In analysis set one, meta-analysis did not show any evidence of a statistically significant difference in UPDRS motor scores at follow-up between participants undertaking tango-based dance and exercise (Z = 0.05, p = 0.96, Additional file 1: Appendix 7, Part C), although there were only three studies able to contribute to the meta-analysis and heterogeneity was a concern (I2 = 57%). In analysis set two, participants undertaking tango-based dance were statistically significantly superior on UPDRS motor at follow-up than participants undertaking exercise (Z = 2.87, p = 0.004, Additional file 1: Appendix 7, Part C), although there were only two studies and heterogeneity was a serious concern (I2 = 97%). In analysis set three, there was no statistically significant difference in UPDRS motor scores between participants undertaking theatrical interventions or physiotherapy (Z = 0.37, p = 0.71, Additional file 1: Appendix 7, Part C), although there were only two studies. In analysis set four, there was no statistically significant difference in TUG between participants undertaking PD-specific dance and usual care (Z = 0.98, p = 0.33, Additional file 1: Appendix 7, Part C), although there were only two studies and heterogeneity was a concern (I2 = 64%). In analysis set five, participants undertaking tango-based dance exhibited statistically significantly superior TUG scores at follow-up than participants undertaking exercise (Z = 11.25, p < 0.00001, Additional file 1: Appendix 7, Part C, although there were only two studies. In analysis set six, participants undertaking PD-specific dance experienced statistically significantly superior improvement in PDQ-39 from baseline to final follow-up than participants undertaking usual care (Z = 3.77, p = 0.0002, Additional file 1: Appendix 7, Part C).



In relation to the first question of this review, the studies reviewed indicate that group performing arts interventions using active participation can impact positively on some of the symptoms experienced by people with PD, namely speech, cognition, motor function and quality of life. Potentially related to the dominance of motor features in the original conceptualisation of PD, [1] the greatest volume of evidence relates to motor symptoms. However, it is important to note this reflects that motor symptoms have been studied more often, not necessarily that the benefit of performing arts is greatest for this outcome domain. The evidence for functional communication outcomes remains too limited to draw any conclusions.

In relation to the second review question, it is difficult to assess which performing arts modalities are most effective for PD, either overall or in terms of improving particular outcome domains, since there were no studies comparing two or more different performing arts modalities. Few studies had two active interventions of a performing arts nature and where this was the case these were limited to either different doses of the same intervention or a comparison between two different dance forms. The greatest volume of evidence was for dance interventions. However, this shows that to date the greatest research interest into performing arts for PD has been in the modality of dance, not necessarily that it is more effective than other performing art modalities. It is difficult to compare performing arts modalities until all outcome domains have been assessed for all performing arts modalities. Nevertheless, the evidence indicates promise for all four performing arts modalities – dance, music therapy, singing and theatre – that they could benefit people with PD, at least in relation to certain symptoms. Within dance, the greatest promise appears to be with regard to tango and tango-related dance forms, as well as PD-specific dance. One study [59] showed a greater overall benefit of following than leading in tango dance for people with PD. This deserves further study, as it could have implications for gender equity in the clinical benefit offered by partnered dance forms for PD.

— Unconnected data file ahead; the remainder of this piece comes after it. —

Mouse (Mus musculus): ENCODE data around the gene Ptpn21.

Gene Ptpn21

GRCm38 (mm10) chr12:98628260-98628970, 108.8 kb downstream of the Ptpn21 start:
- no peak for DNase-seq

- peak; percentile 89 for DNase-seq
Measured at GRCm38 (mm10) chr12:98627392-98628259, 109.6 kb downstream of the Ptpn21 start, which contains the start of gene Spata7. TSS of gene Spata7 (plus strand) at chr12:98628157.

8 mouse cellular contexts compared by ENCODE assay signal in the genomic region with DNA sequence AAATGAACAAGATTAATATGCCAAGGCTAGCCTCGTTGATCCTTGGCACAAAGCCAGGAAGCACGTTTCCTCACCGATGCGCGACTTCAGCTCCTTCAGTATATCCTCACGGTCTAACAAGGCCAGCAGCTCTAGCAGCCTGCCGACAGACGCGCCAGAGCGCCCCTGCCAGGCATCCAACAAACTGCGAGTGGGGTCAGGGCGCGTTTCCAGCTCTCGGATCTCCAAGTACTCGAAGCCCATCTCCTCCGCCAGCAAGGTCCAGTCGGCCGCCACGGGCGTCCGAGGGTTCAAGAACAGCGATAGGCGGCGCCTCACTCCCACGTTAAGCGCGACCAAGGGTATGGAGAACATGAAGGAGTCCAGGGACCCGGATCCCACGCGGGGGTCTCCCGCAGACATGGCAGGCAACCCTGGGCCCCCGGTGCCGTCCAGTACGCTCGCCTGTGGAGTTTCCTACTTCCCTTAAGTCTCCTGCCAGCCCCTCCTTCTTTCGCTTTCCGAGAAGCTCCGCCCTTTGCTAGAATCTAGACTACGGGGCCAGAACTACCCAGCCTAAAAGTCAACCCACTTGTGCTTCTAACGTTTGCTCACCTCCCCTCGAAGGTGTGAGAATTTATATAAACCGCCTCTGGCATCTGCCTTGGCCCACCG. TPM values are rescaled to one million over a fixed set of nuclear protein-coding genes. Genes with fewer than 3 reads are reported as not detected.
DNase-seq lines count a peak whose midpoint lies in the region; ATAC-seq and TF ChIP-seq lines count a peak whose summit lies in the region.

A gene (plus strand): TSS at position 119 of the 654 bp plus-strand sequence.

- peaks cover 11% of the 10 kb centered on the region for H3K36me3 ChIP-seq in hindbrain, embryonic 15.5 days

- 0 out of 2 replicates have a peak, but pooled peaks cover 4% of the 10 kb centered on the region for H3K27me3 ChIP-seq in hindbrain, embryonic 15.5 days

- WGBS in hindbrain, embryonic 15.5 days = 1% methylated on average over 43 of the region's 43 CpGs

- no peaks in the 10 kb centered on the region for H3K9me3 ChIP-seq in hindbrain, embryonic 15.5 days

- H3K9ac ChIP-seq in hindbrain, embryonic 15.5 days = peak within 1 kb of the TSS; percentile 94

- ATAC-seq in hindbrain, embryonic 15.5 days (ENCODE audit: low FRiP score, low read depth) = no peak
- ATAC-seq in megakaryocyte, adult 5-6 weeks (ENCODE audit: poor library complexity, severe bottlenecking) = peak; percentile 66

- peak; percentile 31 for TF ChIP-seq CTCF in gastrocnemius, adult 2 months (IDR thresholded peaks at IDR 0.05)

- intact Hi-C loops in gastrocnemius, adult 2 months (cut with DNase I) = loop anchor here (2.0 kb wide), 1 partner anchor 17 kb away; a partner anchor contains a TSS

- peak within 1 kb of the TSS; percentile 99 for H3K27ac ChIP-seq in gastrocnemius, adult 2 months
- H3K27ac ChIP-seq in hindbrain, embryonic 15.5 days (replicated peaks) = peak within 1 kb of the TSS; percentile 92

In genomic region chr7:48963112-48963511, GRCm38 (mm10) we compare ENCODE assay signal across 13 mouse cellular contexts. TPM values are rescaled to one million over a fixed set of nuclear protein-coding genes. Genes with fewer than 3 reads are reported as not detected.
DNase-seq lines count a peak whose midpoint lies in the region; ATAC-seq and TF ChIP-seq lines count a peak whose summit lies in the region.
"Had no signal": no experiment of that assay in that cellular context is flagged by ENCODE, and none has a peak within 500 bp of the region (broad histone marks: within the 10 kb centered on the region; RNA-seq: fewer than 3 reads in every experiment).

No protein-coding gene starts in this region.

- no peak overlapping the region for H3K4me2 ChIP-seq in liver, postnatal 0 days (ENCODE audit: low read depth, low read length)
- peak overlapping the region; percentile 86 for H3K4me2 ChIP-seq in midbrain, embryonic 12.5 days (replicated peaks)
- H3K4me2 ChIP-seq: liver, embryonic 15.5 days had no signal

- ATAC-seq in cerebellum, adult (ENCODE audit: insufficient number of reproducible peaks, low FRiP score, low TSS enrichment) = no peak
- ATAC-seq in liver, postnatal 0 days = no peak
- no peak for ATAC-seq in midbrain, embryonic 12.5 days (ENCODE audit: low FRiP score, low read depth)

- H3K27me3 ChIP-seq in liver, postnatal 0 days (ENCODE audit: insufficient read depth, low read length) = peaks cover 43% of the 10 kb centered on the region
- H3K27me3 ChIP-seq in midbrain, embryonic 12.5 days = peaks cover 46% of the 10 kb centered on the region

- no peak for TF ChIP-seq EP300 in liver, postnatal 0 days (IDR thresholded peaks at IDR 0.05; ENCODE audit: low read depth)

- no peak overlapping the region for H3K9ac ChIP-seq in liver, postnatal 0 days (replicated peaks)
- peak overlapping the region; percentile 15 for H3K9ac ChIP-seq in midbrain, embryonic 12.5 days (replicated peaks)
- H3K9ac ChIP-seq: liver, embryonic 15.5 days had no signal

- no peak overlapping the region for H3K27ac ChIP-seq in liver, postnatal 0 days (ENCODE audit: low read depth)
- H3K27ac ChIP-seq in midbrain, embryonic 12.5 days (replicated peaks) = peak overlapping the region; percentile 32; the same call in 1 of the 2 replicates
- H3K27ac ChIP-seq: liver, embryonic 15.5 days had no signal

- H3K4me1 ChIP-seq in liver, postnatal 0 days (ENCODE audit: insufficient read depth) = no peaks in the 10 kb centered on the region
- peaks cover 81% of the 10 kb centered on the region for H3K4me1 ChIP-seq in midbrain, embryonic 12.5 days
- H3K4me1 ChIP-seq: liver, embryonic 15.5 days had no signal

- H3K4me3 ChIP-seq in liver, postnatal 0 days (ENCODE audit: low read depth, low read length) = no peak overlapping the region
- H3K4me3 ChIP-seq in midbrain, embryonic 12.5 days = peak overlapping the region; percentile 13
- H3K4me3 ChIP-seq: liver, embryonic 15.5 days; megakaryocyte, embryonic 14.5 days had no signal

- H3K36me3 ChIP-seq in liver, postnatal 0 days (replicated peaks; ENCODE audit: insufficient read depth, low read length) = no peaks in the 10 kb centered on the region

Considering the results of the meta-analysis, which must be interpreted with caution, of the six feasible meta-analysis comparisons, which did not encompass the full range of interventions, comparators and outcome measures in the systematic review, three comparisons showed statistically significant differences, all in favour of the performing arts arm. These were in analysis sets two, five and six. Participants undertaking tango-based dance were shown to have superior UPDRS motor and TUG scores than participants undertaking exercise, while participants undertaking PD-specific dance were shown to have superior PDQ-39 scores than participants undertaking usual care.

Methodological considerations

The SURE checklists were used to appraise the quality of each included study. These indicated that methodological limitations were frequent and some applied to the majority of included studies.